So another thing I want to do is to make myself and other bishops accountable, for it is a common criticism raised against the Church that bishops are not accountable for anything. I think these criticisms are legitimate. It is not a duty incumbent on bishops as such, but it is something we should do by ourselves.
The leaders must be accountable for abuses within the Church. And in my diocese, for instance, it is envisioned that there will be a group made of Christians, laypeople and people outside the Church, a group to whom I will render an account on the basis of what happened over the year. If there were abuses and victims, I shall tell him how we will react to those acts. I think we must act in full transparency.
Do you feel that there is a greater awareness in the Church in European countries after the recent scandals?
Definitely. Some societies, like Germany, were more touched, and since a lot of time. I think that, in France, for instance, there is a growing awareness, and the dioceses are reacting positively. In Poland, as well, after the shocking documentary [Tell No One] was released, the bishops strongly reacted there. I think that the Church is on the right track. And I would be glad if the Church could show the world that it is possible to address this issue and that we must not be afraid to do so for the sake of children and people in general. Because there are also big similar issues within the sports world, in the music business, academies, education … and so on. Therefore, we could pave the way for others and be an example.
On May 24, you called for the opening of humanitarian corridors in Europe, which is a controversial topic, even among the Catholic faithful. This issue is creating a severe disagreement between the faithful and the Church’s authorities on the continent. Cardinal Pietro Parolin recently said that it has become necessary to dialogue with the so-called European populists (such as Matteo Salvini, who heads La Lega party in Italy), who are attracting more and more Catholics willing to stop mass immigration. What is your own view on this matter?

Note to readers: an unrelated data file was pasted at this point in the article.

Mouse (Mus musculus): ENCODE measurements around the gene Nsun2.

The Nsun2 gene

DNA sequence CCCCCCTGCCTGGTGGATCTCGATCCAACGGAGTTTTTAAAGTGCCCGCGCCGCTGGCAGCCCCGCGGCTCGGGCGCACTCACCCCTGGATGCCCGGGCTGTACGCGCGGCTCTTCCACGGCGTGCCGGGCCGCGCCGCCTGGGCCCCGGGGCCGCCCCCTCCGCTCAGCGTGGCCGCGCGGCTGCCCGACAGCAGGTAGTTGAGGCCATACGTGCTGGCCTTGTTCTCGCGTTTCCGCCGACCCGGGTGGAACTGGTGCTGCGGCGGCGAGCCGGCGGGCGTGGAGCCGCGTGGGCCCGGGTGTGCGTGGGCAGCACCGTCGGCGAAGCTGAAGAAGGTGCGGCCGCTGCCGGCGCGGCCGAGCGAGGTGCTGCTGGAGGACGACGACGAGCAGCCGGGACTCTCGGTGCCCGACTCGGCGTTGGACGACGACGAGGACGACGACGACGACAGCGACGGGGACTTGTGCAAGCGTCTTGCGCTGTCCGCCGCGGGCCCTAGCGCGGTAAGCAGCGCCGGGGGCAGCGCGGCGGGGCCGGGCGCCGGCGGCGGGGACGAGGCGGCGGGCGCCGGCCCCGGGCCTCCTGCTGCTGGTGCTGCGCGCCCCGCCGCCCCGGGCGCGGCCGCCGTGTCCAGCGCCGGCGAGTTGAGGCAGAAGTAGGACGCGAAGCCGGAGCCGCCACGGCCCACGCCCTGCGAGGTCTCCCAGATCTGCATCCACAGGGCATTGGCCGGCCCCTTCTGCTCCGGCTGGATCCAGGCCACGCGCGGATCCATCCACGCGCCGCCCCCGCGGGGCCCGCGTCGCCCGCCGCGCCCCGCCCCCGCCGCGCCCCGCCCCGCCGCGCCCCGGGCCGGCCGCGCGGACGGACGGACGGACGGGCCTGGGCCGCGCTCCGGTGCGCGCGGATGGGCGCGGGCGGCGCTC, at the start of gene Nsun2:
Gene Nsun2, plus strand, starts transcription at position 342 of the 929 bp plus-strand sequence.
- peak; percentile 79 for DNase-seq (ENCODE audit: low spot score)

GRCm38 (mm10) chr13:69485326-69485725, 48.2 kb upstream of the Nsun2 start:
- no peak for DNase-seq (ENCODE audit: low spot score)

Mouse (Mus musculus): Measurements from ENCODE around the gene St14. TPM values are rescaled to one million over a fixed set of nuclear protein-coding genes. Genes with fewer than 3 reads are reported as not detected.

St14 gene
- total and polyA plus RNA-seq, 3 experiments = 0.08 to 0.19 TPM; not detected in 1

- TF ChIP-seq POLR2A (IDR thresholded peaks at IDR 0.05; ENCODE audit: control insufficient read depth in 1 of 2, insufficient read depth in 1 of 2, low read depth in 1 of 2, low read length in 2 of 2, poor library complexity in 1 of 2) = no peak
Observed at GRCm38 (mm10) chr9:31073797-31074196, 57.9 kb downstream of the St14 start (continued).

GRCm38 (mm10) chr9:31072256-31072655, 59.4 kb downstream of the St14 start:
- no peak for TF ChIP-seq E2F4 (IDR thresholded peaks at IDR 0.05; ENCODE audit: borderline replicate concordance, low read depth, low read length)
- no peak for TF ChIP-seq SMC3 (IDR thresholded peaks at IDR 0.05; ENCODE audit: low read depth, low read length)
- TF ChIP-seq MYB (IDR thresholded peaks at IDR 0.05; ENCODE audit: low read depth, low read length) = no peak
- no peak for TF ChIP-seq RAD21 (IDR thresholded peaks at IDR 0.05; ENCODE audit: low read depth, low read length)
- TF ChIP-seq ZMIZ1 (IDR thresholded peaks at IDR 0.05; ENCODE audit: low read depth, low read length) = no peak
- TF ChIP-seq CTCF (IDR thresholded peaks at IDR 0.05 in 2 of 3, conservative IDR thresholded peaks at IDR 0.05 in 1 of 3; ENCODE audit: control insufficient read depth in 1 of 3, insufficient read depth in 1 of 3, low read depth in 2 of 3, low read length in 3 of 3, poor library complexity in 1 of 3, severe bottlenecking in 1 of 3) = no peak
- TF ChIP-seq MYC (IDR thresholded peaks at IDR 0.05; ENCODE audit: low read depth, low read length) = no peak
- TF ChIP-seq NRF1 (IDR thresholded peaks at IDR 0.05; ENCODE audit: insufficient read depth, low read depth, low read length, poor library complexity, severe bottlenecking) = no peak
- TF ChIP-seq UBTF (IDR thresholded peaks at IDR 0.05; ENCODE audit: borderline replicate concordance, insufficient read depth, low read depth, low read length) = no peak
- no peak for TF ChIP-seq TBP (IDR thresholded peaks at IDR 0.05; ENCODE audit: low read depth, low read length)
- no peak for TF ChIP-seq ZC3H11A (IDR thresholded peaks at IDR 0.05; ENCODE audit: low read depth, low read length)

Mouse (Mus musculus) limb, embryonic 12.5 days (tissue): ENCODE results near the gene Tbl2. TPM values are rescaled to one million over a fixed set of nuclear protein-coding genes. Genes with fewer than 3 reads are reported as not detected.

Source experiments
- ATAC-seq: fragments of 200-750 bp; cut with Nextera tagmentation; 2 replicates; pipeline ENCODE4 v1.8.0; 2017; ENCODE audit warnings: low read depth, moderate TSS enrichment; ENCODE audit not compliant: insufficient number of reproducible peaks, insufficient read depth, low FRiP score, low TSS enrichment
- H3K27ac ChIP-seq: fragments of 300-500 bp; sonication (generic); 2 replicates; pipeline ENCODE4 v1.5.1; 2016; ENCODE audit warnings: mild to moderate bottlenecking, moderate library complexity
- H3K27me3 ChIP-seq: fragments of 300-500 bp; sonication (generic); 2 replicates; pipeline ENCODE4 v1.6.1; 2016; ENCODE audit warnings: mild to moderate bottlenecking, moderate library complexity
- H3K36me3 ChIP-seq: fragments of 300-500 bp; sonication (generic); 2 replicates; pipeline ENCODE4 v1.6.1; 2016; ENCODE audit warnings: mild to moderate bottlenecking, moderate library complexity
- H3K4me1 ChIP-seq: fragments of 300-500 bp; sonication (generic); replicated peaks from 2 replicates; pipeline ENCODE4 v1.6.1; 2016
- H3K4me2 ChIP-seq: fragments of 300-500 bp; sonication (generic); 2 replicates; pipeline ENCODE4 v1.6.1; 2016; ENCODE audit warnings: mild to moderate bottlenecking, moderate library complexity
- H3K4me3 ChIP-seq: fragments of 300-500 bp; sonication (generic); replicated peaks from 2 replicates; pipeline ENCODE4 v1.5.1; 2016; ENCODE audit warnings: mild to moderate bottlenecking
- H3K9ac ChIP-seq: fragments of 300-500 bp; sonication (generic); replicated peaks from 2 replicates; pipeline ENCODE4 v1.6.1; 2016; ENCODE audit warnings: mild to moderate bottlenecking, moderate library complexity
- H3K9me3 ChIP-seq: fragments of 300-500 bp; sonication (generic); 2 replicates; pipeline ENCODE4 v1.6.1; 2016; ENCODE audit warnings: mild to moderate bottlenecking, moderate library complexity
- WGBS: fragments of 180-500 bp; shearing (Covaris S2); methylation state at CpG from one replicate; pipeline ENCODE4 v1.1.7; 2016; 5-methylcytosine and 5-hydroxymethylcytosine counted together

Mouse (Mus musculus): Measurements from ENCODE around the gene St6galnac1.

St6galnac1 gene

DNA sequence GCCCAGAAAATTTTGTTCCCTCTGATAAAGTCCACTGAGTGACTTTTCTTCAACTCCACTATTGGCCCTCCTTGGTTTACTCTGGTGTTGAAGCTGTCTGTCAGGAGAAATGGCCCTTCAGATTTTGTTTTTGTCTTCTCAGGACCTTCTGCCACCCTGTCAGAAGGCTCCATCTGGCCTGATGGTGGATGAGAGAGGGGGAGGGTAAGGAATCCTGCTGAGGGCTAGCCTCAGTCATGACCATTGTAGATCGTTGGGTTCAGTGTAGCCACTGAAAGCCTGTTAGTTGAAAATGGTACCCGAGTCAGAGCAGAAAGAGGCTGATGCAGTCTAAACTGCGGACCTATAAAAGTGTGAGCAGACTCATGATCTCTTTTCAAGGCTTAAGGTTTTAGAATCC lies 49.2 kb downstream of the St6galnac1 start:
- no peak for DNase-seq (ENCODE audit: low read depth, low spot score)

First of all, I am totally on the same line as Pope Francis. It is not a political question. We cannot let people die. It goes against all of the Gospel’s teachings. So we must react and save people. We must make sacrifices to save human lives. I find terrible that, even today, an African life is not as valuable as a European or an American life. It is incompatible with the Gospel. But at the same time, Christ has always dialogued with everyone. And the Church must be in dialogue with everyone, while following the Gospel’s line.
Some nationalist Christians are against mass immigration, as they see it as a threat to their countries’ stability, especially because the vast majority of new immigrants are Muslim, and they want to protect the Christian identity of Europe, which is already deeply weakened in many countries. Are they to be considered bad Catholics?
I just think these people are exaggerating. I don’t think that our children’s lives are put in danger by immigration. At the Pope’s request, together with Cardinal Konrad Krajewski, I’ve been to Lesbos for the third anniversary of the Holy Father’s visit to this Greek island. I saw such extreme poverty. I’ve been told about suicides of children. I thought that we must do something and help them.
The situation is very difficult for local inhabitants, as well, as they don’t even have the means to welcome all of these migrants. And they are suffering doubly, as they also have to face the negative economic consequences of such a migration crisis.
You’re right. I think we made a mistake in letting the governments organize migration. And I think it would be better if civil society could take care of it from now on. Because if civil society was responsible for migration, then integration would be made far easier. The states’ structures are better than nothing, but they sometimes lack a soul. The help they provide can be mechanical even if many good people work in these structures.
I see, for instance, the success of the Sant’Egidio Community’s humanitarian corridors. As long as people are welcomed by communities, integration is possible, and it also improves language learning. There is a big linguistic school in the district of Trastevere in Rome, also run by the community of Sant’Egidio. I’ve visited the school, and I could see the dedication of migrants in learning Italian. There is a real fraternal dimension between Christians and Muslims, as these two religions are practiced by the refugees. I noticed a great respect, and those who lack this respect must learn it.
I am not in favor of a migration based on naivete, which would let everything happen, with the conviction that all those who are coming to Europe are angels. But I think that we cannot let people drown, even bad people.
How do you see the future of Europe in the aftermath of the European elections, which revealed another division between pro-European Union and anti-EU Catholics? More specifically, what do you think about Boris Johnson’s recent election as prime minister of England and his commitment to accomplish Brexit by the end of October?